In 2006, a man called David Ditchfield was seeing off a friend at a train station near Cambridge, England. He stepped on to the train to help his friend with her luggage and to hug her goodbye, but as he stepped back off, his long coat got stuck in the train’s closing doors.
Unable to take off the coat, he found himself trapped as the train set off. He was pulled along the platform as the train gathered speed, being ‘tossed around like a rag doll.’ Then he was sucked into the gap between the train and the platform and ended up on the train track, with the train hurtling by above him.
Despite the danger, David felt strangely calm. To maximise his chances of survival he pushed himself as far down into the track as he could. The final carriage of the train passed over him and he felt a surge of joy that he had survived, although now he felt intense pain. He noticed that the left sleeve of his coat had been ripped to shreds and then that his arm had been severed from the elbow down. As he says, ‘Everything unfolded in a slow dream-like way…I felt an unearthly, absolute sense of calmness.’
David was rushed to hospital by paramedics, with his life hanging in the balance, as he was losing so much blood. Shortly after arriving at the hospital, he lost normal consciousness and suddenly found himself in a completely different environment, immersed in a darkness that seemed warm and soft, with vivid colors and lights around him. There was no pain anymore, and he felt very tranquil. This is how he described his experience, in an interview with me:
I could see pulsating colors like little orbs, much brighter and sharper than any colours I’d seen in my normal life. Watching them was really relaxing and therapeutic. It was such a beautiful place, with a feeling that I was being cared for and supported. I thought that this is what it must be like to die – and then wondered if it meant that I had just died…
The sensation of love became stronger and as I looked at my feet, I saw a huge tunnel of light drawing closer towards me. I felt, and I still believe this now, that the white light was the source of all creation. I never dreamt I would ever see something so beautiful… It was the light of pure, unconditional love. Every molecule of my body was pulsating with love and light. It was the most incredible sensation.
I felt more alive than I have ever done before. It felt like I was experiencing the true reality, while my old world was just an illusion. At that point, I felt certain that I was dead but I didn’t feel any fear or regret… I lay my head back and laughed because I felt so joyous. Then suddenly I was back in hospital, with an overdrive of noise and light and people and frantic voices. I was being rushed into theatre.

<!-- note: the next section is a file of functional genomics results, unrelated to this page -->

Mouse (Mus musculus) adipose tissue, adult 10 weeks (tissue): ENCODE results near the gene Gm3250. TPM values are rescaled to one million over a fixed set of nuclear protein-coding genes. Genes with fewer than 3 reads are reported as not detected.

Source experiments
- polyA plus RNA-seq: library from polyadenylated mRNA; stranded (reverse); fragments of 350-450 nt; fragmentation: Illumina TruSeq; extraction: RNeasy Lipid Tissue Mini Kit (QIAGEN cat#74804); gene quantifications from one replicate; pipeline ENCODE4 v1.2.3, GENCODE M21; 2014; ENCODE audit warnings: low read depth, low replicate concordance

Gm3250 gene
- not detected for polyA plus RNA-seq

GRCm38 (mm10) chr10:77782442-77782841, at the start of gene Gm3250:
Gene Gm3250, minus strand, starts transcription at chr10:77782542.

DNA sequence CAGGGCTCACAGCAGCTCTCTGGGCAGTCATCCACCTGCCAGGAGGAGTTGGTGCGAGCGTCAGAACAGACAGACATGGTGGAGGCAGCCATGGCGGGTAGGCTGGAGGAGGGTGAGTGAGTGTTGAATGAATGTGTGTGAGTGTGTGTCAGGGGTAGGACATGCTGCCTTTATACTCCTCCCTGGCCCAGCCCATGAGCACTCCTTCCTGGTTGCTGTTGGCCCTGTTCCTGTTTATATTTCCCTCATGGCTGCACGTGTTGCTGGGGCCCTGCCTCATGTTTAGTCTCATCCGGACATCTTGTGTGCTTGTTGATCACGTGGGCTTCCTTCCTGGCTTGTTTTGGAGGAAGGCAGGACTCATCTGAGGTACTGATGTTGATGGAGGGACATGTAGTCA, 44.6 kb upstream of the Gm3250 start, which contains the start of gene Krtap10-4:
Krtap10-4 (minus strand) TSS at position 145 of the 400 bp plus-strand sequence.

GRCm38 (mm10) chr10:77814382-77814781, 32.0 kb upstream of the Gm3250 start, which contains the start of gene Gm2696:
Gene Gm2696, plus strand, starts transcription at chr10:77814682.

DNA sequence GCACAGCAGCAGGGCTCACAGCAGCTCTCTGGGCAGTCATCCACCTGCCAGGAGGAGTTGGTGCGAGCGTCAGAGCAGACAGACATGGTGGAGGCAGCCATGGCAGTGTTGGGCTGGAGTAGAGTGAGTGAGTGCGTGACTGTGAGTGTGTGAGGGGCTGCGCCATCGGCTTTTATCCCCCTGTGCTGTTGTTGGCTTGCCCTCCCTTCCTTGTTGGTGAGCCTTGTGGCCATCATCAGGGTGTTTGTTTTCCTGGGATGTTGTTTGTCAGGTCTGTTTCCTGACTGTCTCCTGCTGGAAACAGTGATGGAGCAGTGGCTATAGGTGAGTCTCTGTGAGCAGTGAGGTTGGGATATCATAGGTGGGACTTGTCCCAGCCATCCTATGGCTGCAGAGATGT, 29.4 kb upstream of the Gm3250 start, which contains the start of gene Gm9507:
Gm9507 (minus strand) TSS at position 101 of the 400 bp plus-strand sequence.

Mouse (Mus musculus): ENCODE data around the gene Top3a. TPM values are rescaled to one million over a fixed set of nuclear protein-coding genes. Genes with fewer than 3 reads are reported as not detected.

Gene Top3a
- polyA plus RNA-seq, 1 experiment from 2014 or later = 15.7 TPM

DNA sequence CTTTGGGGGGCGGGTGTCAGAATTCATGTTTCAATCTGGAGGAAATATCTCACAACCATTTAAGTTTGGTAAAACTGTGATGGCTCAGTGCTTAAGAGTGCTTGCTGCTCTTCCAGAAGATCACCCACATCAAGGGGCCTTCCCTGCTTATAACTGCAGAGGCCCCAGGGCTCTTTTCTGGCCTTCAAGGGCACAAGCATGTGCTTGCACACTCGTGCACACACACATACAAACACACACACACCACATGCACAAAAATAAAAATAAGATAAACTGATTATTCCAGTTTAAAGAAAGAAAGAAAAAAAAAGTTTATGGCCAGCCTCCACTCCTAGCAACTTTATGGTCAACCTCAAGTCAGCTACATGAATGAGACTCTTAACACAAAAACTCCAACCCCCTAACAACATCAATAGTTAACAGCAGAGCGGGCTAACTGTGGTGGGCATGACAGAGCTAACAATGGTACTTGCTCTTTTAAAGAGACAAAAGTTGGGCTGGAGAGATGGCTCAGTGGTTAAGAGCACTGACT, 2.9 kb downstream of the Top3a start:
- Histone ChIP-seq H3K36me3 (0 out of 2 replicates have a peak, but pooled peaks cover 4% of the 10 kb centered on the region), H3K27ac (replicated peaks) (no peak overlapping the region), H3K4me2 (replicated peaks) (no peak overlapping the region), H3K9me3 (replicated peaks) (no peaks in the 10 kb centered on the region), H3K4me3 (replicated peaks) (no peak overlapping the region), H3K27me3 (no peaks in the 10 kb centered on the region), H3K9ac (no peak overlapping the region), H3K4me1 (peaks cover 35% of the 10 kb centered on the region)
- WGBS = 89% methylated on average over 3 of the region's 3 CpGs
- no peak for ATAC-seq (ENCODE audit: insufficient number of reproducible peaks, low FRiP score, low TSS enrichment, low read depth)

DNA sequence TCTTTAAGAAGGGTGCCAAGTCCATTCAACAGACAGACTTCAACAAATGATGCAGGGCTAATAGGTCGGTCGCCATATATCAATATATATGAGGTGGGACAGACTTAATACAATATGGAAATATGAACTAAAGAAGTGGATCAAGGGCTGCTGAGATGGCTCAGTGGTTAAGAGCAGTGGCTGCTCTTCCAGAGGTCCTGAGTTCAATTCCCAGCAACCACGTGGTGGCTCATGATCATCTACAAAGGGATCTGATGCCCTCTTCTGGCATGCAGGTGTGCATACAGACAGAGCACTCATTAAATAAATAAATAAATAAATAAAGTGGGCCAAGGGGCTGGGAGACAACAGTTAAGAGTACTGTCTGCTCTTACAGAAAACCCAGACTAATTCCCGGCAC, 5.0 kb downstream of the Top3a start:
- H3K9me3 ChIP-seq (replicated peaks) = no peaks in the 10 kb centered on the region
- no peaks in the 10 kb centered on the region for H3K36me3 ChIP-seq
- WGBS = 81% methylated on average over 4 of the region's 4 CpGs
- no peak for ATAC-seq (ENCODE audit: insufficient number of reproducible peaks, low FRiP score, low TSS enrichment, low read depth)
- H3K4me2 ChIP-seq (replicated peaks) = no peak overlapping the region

Attempted Explanation of Near-Death Experiences
David’s experience is a remarkable example of what is usually referred to as a ‘near-death experience.’ NDEs occur when a person’s brain and body shut down for a short period of time before they are resuscitated – for example, after cardiac arrest. In many cases, people report that – even though their brain showed no signs of activity – they continued to be conscious and underwent a remarkable series of experiences, usually along similar lines to David’s. Such experiences are surprisingly common. For example, research suggests that around a third of cardiac arrest patients report them after resuscitation.
As I point out in my book Spiritual Science, NDEs are controversial because there is no viable neurological or physiological explanation for them. Many suggestions have been made, for example, that they are caused by cerebral anoxia (lack of oxygen to the brain), undetected brain activity, or the release of “psychedelic chemicals” like ketamine. From this point of view, NDEs are nothing more than brain created hallucinations, no more real than dreams.
But there are problems with all of these explanations. Cerebral anoxia usually results in chaotic hallucinatory experiences and is associated with confusion and memory loss. But people report NDEs as unlike this. They are usually very serene, structured, and well-integrated experiences. Research has shown no significant similarity between psychedelic experiences and NDEs, and there is no evidence that the brain has a hidden store of psychedelic chemicals that are released when we are close to death.
It is also difficult to see how NDEs could be due to undetected brain activity, when, after cardiac arrest, brain stem reflexes are lost straight away, and do not return until the heart has been restarted. How could a brain be functioning without showing any signs of activity? In any case, if there was some undetected brain activity, it would have to be incredibly low, and it seems unlikely that such a low level of brain activity could produce very intense, apparently conscious experiences.
The Long Term Effects of NDEs
One of the most striking things about near-death experiences is their long-term effect. Although they may only last for a few seconds of normal time, near-death experiences usually have a powerful transformational effect. David Ditchfield’s experience is an excellent example of this. His NDE changed him so dramatically that he feels as if he has a different life and a different identity, almost as if he is a different person living in the same body. Even after 14 years, these changes have not diminished. As David told me: